In Velazquez v. City of Hialeah et al, i the United States Court of Appeals for the 11th Circuit addressed a case where the plaintiff, Velazquez was unable to identify which officer at the scene of his arrest had actually been the one to strike him while he was handcuffed. Due to his inability to identify which of the two officers, Bostic or Hernandez, had actually struck him, the federal trial court had granted the officers summary judgment, thereby dismissing Velazquez’ lawsuit. Velazquez filed an appeal.
In its review of the case, the United States Court of Appeals for the 11th Circuit observed that the law of that Circuit is that “an officer who is present at the scene and who fails to take reasonable steps to protect the victim of another officer’s use of excessive force, can be held liable for his nonfeasance… Therefore, an officer who is present at such a beating and fails to intervene may be held liable though he administered no blow.”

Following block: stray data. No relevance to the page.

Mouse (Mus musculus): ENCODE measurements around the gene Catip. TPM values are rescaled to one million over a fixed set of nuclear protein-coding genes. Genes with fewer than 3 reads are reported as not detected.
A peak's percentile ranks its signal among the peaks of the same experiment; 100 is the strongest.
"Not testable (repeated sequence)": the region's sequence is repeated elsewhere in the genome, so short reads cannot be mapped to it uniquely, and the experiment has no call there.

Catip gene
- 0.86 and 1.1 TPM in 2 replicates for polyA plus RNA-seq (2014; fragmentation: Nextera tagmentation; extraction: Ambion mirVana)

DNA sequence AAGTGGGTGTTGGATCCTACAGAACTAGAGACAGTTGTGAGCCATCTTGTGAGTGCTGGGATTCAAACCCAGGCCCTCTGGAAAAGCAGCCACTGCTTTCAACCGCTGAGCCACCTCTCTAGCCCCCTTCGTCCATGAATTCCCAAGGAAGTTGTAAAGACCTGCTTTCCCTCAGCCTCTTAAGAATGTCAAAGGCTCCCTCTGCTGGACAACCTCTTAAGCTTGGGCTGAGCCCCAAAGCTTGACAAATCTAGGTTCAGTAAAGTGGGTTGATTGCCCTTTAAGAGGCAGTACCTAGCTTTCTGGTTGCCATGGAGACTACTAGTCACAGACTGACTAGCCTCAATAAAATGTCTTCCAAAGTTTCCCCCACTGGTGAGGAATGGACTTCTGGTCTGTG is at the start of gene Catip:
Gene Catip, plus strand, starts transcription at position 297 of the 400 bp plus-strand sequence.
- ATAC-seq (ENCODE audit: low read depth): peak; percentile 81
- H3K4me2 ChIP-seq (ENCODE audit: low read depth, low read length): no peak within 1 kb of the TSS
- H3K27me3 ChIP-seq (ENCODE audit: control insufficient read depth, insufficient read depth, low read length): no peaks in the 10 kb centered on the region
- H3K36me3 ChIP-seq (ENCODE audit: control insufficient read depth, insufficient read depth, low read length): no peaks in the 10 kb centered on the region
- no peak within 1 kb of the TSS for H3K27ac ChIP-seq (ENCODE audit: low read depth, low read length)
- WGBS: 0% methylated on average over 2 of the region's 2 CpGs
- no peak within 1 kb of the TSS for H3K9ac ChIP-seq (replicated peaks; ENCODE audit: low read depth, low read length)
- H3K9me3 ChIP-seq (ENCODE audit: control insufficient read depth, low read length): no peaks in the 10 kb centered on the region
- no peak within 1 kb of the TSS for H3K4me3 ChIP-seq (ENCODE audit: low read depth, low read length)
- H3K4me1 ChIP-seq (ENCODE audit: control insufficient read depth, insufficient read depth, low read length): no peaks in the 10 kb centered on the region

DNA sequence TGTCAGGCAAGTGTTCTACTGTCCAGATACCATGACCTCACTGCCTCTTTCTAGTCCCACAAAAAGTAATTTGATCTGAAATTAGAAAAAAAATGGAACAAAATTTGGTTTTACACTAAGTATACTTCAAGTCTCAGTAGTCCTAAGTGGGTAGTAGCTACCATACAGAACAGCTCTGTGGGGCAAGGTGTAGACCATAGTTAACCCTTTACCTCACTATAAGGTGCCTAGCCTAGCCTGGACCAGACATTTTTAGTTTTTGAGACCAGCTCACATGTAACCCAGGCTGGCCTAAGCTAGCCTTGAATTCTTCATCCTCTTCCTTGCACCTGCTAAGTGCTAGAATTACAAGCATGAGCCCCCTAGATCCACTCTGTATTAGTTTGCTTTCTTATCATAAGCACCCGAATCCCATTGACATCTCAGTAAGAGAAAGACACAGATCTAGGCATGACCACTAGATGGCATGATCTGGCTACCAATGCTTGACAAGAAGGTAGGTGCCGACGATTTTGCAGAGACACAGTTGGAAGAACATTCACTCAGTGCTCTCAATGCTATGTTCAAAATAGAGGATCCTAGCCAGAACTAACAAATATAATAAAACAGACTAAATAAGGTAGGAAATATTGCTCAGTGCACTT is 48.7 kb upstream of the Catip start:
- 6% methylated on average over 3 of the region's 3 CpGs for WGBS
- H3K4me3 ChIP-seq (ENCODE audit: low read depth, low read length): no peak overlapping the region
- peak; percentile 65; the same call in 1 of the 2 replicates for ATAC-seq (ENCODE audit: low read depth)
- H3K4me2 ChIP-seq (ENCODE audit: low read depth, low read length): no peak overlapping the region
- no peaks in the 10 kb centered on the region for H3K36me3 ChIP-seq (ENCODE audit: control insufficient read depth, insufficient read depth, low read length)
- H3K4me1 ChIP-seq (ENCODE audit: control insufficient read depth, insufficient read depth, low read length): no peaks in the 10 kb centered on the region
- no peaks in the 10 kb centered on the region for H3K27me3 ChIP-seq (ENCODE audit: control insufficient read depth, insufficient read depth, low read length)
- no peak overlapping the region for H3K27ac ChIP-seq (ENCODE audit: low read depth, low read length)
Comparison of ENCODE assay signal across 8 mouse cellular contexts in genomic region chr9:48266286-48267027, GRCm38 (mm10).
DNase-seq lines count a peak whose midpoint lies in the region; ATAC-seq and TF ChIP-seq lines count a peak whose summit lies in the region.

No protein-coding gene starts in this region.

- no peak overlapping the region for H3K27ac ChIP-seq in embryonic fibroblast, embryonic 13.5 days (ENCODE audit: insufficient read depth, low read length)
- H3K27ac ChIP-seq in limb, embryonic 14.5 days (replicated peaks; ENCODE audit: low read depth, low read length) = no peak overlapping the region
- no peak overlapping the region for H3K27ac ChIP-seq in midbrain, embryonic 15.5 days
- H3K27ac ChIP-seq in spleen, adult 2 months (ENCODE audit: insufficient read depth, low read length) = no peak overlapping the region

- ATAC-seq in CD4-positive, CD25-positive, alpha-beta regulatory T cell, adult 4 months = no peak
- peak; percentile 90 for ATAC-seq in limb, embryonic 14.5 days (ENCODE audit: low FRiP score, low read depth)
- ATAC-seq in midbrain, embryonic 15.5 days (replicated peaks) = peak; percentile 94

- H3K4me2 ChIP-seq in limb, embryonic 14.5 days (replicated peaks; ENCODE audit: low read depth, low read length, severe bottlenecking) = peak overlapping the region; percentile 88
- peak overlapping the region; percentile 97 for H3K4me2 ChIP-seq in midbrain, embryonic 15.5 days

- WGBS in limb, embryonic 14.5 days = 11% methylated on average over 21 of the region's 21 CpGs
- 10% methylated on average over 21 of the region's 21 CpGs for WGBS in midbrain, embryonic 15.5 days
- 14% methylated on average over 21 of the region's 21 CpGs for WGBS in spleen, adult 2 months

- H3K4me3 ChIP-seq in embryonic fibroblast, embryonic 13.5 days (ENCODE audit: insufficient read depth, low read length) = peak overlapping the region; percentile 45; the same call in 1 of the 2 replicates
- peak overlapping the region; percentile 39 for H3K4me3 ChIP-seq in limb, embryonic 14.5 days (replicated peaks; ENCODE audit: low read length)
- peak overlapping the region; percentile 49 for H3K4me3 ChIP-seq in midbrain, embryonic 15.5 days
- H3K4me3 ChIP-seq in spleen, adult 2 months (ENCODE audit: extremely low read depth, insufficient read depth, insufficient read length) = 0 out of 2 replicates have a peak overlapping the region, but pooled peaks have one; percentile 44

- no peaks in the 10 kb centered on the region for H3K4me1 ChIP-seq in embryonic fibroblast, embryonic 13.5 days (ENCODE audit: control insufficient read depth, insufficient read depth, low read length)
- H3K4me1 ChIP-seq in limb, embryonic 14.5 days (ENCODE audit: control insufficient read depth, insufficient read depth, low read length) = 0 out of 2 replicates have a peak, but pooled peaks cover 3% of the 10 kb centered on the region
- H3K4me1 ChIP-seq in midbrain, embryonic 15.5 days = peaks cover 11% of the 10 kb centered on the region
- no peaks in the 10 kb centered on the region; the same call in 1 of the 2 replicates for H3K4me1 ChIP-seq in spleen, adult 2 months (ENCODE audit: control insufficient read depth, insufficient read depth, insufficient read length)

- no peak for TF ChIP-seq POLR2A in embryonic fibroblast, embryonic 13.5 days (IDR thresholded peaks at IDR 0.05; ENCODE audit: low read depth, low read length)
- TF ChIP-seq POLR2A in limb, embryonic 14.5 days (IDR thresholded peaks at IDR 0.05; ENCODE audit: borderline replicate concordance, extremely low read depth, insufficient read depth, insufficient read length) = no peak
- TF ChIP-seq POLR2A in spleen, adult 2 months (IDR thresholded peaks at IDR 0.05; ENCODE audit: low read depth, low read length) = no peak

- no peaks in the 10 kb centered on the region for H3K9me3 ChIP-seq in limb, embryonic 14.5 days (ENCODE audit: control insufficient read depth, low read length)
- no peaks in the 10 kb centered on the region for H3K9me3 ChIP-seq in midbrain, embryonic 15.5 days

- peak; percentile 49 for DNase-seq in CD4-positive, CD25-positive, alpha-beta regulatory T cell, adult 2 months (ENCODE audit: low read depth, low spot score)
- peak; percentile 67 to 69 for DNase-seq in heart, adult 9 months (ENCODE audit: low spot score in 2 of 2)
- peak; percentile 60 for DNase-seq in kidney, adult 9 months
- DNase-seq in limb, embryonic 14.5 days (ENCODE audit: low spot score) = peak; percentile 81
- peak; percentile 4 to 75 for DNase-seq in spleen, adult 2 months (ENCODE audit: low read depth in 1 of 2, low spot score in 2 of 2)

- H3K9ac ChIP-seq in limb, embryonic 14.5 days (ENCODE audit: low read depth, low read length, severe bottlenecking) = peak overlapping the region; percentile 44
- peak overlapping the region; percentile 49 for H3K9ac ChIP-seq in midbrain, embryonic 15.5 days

The court then turned to the undisputed facts that Velazquez had named both arresting officers in his lawsuit and both officers acknowledged that they were present at the scene of the arrest. The court determined that the lawsuit against the two officers should go forward to a jury trial. The court asserted that lawsuits involving excessive force cannot be dismissed simply because the subject cannot identify which officer was actually administering the beating. The court concluded: “Were this the law, all that police officers would have to do to use excessive force on an arrestee without fear of consequence would be to put a bag over the arrestee’s head and administer the beating in silence.”
i. Velazquez v. City of Hialeah et al, 2007 U.S. App. LEXIS 9127 (11th Cir. 2007).